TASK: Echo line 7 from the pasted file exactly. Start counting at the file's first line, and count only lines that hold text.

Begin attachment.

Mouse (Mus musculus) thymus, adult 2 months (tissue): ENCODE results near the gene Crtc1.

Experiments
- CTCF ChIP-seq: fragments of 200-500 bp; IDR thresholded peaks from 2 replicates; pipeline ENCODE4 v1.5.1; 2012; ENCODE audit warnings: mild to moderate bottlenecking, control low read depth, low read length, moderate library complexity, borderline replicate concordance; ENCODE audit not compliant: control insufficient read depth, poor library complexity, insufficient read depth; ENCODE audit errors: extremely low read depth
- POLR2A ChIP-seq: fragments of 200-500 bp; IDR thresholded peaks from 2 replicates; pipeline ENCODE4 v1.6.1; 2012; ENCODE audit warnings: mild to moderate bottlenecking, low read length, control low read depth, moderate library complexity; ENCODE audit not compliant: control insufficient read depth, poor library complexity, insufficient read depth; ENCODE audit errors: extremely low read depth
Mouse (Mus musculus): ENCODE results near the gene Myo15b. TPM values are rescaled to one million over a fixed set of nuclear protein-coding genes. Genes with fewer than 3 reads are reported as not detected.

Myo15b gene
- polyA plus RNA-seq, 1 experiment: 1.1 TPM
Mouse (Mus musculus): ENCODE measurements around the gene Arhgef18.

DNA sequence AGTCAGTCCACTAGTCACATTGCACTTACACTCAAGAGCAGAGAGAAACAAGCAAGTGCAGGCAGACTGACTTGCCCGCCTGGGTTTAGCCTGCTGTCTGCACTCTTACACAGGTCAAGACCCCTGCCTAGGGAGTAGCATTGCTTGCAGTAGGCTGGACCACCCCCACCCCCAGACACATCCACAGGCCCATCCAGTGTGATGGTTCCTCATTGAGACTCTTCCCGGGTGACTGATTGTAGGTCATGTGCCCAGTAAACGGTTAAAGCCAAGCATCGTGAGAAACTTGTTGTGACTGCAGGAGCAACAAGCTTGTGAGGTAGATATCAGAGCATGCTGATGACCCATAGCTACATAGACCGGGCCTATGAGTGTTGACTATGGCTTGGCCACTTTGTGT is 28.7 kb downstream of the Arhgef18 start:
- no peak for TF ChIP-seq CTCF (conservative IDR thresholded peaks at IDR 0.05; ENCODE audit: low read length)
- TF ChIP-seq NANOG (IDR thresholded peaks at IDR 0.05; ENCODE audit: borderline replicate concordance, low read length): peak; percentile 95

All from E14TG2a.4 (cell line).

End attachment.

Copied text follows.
- polyA plus RNA-seq, 1 experiment: 1.1 TPM